The task would have been even more difficult for Red Bull if Lewis Hamilton hadn't been grazed by Kevin Magnussen on the first lap. The pit stop due threw the ex-champion 53.9 seconds behind Leclerc, 53.1 seconds behind Verstappen and 50.3 seconds behind Perez.

The mishap dictated the strategy for Mercedes. Anti-cyclical tire changes were the best way to save Hamilton traffic in his race to catch up. Hamilton stopped late on laps 22 and 48, effectively running a two-stop race.

The question of what would have been possible for the Mercedes driver is a bit academic, as he had to stop gas for the last ten laps due to a water leak. So Hamilton's race only lasted until lap 56. And up until then, since the unscheduled pit stop on the opening lap, he had gained 12.3 seconds on Verstappen and 32.6 seconds on Perez.

If the race had gone normally, he would have been a dangerous opponent for both Red Bulls. Not for Leclerc. He even took 16.6 seconds off Hamilton by lap 20.

Faster than the strategy forecast

Hamilton surprised Mercedes' strategy program. After the early pit stop, it gave him eighth place as the best possible result. In the end, the record winner finished fifth. "Lewis was much faster than we had calculated."

His alternative tire strategy could have turned out to be a joker. He was the only one in the field to start on medium tyres. The Mercedes command post was surprised that no one else had this idea. "We wanted the only ones in the top 6 - Be in the group with this starting tire. But it was funny that nobody tried further back. Even assuming we were going to be three tenths a lap slower than Ferrari and Red Bull, our tire choice at the start wasn't a big risk. Nobody could have made an undercut against us. The midfield was far too slow to get close to us."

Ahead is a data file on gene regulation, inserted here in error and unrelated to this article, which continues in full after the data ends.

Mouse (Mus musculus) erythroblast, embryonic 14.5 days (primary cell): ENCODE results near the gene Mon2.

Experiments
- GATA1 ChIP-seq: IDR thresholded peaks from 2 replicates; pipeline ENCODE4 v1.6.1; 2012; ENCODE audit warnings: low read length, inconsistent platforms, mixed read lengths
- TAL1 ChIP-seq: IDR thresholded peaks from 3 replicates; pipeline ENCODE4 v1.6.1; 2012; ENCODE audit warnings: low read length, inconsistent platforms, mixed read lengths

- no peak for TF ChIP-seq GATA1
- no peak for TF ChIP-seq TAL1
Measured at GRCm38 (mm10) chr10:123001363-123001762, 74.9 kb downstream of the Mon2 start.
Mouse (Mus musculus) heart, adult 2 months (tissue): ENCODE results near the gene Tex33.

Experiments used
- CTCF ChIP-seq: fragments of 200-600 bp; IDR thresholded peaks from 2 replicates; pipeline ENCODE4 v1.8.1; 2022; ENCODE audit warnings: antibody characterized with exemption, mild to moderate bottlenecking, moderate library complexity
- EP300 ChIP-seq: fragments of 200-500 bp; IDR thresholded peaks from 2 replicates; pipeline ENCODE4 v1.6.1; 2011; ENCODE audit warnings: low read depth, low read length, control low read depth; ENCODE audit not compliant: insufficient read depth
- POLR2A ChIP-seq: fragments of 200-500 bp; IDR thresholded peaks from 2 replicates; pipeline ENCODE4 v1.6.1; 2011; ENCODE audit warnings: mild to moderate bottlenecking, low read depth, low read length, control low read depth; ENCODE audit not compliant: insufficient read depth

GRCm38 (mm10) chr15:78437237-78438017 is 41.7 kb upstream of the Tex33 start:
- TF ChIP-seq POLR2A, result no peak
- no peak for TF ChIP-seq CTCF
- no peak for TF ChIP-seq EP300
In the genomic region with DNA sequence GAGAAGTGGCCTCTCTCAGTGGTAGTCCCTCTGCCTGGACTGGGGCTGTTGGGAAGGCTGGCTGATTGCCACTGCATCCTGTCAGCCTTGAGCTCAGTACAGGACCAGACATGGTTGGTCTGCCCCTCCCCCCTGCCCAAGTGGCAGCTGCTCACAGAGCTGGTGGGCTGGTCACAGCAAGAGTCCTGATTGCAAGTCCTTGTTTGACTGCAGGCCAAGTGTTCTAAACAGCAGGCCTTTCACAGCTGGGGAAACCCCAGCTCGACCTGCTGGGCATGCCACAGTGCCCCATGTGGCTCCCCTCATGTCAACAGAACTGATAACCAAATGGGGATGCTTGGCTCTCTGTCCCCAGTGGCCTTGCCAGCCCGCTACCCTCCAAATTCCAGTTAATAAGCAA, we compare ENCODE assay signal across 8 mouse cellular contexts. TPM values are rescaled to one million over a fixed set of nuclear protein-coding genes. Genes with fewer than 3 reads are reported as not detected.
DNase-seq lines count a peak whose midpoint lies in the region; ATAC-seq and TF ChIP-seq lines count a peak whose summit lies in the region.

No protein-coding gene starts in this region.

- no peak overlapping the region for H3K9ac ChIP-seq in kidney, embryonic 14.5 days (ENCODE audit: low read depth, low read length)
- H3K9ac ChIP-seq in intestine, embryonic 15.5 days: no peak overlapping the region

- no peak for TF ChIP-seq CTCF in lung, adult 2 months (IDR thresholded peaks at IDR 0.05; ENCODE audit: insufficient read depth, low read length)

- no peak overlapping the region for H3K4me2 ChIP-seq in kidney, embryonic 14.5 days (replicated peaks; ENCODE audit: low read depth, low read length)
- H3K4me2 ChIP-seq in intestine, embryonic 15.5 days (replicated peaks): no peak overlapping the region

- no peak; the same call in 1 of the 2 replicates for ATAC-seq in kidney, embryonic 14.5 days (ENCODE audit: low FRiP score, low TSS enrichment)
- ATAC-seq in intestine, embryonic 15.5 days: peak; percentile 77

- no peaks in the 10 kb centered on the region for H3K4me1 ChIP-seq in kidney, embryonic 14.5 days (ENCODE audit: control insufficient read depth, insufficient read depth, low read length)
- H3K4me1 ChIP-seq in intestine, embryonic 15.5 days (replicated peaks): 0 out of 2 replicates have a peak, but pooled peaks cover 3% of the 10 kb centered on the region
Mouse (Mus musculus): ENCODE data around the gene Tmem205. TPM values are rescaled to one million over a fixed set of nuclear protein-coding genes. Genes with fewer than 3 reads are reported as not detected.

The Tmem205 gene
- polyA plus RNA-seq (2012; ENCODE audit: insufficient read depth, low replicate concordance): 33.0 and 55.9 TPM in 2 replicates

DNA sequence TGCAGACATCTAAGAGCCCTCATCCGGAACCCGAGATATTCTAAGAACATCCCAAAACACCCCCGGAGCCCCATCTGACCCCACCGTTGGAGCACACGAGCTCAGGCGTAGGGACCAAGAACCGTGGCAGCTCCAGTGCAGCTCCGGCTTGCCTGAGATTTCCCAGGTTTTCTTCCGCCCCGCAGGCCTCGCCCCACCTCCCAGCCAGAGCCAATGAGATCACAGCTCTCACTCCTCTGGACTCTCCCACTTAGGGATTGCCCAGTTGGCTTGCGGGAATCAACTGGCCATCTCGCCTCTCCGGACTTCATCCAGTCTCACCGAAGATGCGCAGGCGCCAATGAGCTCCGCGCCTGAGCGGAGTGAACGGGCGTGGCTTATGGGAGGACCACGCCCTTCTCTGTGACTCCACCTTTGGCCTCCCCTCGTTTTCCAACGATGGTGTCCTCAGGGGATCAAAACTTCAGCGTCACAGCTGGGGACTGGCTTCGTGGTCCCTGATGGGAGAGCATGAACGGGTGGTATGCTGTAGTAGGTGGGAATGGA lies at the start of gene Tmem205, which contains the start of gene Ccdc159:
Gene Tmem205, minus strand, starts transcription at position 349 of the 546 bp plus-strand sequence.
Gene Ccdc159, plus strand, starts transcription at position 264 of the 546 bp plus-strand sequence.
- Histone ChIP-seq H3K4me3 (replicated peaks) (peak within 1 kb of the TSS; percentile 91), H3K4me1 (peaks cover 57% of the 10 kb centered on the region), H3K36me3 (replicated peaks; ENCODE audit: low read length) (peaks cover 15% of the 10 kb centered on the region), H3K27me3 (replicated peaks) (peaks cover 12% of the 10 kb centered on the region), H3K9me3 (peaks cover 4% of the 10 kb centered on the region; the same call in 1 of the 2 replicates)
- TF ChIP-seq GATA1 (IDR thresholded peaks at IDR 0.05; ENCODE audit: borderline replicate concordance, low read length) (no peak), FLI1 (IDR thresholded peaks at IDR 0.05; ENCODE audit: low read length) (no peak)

Mercedes expected that the soft starters would pit from lap 14 and that Hamilton would drive much longer. Laps 24 or 25 were planned." If Lewis hadn't been hit on the first lap it would have really paid off. The second stint would have taken us to lap 50 and we could have chosen the tire type for the last stint depending on the race situation. But without the collision we would have been 45 seconds closer to the front. A podium would have been certain for Lewis. He probably would have beaten Perez too."

Botta's fourth with a third stop

Leclerc's retirement gave Hamilton a free position. Carlos Sainz only landed in front of the number 44 Mercedes because his opponent had to slow down to power the engine to save. The Spaniard had lost 14 seconds in a spin and was then driving unusually slowly. His apology: "The underbody was damaged when driving through the gravel bed."

Valtteri Bottas would have been a tough nut for Hamilton if Alfa Romeo would not have tried to bring the Finn over the distance with two stops, but the second stop was clearly too early for that on lap 34. Bottas lost one to two seconds per lap to his direct opponents in the last ten laps, up to the 54th lap. On the 1st lap, the Sauber driver was 3.4 seconds ahead of Sainz and 7.2 seconds ahead of Hamilton. If Bottas had done the same as his opponents, he would have finished fourth.

German drivers got nothing in Barcelona. Aston Martin was still learning its new car and had to slow down because it was getting too hot under the fairing. Sebastian Vettel tried his luck with a two-stop strategy, but in the end he was almost 16 seconds short of the last point place.

"We didn't have the speed to score points today," admitted team boss Mike Krack. Not yet. In the Aston Martin camp, rapid progress is expected with the B version. "The car is good for the top ten," says Technology Director Andy Green.

Mick Schumacher made it into the points in three phases of the race. From lap 1 to 12, in laps 28 to 29 and then again from lap 53 to 55. The mistake was in the strategy.A two-stop race with the second tire change on lap 30 could not go well.

The Haas driver was literally inhaled by the competition in the finale of the race. Schumacher dropped from ninth to 14th place. Someone at the Haas command post should have noticed that the tires degraded faster than the competition. So three stops are actually mandatory.


Leave a reply

Name *